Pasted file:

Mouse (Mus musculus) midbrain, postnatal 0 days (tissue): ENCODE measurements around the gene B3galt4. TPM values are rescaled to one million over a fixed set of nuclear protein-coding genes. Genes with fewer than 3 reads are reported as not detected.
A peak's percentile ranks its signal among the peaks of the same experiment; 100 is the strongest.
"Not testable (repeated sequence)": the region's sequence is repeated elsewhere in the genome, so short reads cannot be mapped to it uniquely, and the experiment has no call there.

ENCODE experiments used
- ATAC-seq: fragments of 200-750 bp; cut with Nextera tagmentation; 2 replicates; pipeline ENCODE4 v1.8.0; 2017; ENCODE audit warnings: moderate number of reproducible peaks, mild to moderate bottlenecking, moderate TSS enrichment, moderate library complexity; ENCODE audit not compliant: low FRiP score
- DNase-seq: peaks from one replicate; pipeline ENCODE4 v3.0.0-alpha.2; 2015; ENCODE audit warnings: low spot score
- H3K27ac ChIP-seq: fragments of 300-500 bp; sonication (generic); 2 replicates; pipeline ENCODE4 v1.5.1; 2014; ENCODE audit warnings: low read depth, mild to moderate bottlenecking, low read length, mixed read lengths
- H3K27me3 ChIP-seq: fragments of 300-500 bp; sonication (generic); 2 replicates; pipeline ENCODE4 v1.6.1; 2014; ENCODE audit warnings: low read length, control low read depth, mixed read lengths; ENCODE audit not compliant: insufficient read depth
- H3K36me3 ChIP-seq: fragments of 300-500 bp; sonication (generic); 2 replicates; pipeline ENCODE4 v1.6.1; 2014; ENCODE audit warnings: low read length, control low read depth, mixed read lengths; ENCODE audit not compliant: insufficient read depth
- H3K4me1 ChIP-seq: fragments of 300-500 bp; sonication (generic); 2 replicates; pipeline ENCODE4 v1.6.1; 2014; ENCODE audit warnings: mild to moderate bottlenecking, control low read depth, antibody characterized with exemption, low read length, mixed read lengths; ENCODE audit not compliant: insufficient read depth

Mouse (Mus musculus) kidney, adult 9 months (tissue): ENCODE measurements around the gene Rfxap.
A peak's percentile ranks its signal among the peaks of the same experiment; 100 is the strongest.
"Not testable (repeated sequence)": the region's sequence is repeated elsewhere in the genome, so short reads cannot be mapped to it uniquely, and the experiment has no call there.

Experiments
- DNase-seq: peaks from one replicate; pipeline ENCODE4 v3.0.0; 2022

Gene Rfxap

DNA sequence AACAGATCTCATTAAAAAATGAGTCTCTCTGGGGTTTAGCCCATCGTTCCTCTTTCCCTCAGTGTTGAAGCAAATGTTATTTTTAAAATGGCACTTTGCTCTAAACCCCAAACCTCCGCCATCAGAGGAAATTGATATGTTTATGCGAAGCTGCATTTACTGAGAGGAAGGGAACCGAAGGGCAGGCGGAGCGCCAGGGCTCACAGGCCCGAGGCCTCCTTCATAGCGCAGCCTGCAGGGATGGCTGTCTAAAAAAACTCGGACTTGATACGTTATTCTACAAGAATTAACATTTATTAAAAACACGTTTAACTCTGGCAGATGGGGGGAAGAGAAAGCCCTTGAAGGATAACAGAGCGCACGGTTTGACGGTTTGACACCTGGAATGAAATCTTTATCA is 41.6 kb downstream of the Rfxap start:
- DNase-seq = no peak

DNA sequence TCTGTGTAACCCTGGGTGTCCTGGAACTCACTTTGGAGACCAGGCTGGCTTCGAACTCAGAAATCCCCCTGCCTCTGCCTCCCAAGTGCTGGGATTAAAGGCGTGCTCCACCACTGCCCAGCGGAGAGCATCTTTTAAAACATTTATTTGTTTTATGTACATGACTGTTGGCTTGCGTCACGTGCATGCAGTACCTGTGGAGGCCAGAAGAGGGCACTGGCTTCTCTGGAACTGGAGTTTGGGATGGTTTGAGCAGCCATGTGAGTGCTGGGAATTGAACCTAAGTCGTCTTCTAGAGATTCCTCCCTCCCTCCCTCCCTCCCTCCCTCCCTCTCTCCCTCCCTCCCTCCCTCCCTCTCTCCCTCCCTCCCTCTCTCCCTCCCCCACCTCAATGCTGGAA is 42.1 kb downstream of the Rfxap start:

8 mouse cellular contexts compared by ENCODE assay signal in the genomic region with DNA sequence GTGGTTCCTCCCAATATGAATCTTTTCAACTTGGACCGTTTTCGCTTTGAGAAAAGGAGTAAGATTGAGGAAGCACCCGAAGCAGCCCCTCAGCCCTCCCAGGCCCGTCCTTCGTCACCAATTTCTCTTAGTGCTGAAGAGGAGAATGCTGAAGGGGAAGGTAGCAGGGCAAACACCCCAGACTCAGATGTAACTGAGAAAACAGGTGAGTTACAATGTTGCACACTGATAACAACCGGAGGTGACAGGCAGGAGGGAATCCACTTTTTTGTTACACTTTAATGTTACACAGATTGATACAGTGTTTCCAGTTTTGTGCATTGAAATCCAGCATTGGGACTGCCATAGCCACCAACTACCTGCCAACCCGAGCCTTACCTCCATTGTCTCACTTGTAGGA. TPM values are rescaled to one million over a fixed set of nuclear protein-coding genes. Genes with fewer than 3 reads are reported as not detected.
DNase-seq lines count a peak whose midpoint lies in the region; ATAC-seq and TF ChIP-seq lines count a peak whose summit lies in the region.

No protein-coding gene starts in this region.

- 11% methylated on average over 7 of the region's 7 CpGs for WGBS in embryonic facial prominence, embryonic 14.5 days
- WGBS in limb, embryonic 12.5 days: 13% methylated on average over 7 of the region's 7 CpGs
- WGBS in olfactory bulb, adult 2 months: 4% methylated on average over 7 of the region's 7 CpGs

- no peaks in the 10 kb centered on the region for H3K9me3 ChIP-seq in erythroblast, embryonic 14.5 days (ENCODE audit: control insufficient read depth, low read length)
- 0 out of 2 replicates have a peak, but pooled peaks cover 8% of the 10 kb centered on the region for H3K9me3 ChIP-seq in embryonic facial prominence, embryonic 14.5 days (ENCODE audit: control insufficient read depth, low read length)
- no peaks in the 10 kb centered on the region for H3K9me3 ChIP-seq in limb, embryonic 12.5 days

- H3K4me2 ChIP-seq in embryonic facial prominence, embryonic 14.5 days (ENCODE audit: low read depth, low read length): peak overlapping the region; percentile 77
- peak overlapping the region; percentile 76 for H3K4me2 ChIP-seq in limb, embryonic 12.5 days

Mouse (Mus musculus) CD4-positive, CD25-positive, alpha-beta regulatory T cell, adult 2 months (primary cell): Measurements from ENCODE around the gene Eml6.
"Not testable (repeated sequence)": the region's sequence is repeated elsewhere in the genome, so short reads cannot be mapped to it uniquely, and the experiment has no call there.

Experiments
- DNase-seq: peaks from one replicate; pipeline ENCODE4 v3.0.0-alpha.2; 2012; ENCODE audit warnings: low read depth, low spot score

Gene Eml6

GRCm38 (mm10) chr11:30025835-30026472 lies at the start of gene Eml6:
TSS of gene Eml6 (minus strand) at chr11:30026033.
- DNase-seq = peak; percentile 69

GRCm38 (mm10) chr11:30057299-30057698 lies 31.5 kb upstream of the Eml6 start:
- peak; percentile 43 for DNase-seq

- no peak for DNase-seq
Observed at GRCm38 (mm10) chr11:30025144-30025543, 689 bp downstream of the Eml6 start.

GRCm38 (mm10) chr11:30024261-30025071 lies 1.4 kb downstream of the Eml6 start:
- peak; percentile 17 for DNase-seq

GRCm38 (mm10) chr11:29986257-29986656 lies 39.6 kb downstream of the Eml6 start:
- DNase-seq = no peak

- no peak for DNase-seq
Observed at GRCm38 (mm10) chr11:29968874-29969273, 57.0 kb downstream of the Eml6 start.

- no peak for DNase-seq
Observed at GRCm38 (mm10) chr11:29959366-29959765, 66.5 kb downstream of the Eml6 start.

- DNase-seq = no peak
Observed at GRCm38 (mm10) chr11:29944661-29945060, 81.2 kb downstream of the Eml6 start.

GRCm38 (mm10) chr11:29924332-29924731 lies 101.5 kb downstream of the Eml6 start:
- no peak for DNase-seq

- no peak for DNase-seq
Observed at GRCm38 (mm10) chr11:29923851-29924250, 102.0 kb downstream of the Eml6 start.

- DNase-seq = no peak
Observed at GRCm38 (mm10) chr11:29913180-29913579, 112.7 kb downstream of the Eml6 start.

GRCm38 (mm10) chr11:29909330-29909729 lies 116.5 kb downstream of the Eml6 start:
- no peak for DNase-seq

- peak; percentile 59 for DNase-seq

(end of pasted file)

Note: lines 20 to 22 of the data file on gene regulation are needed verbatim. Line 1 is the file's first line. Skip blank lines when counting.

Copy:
8 mouse cellular contexts compared by ENCODE assay signal in the genomic region with DNA sequence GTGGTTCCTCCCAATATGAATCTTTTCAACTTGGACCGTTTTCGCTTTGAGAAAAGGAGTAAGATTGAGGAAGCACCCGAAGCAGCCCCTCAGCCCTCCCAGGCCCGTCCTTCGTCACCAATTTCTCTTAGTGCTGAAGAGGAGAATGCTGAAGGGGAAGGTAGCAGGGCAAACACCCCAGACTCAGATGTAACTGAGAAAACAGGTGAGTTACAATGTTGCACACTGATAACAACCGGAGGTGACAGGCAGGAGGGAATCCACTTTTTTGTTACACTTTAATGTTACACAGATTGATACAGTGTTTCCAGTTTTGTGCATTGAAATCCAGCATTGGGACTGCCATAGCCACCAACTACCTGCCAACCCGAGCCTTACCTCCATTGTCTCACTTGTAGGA. TPM values are rescaled to one million over a fixed set of nuclear protein-coding genes. Genes with fewer than 3 reads are reported as not detected.
DNase-seq lines count a peak whose midpoint lies in the region; ATAC-seq and TF ChIP-seq lines count a peak whose summit lies in the region.

No protein-coding gene starts in this region.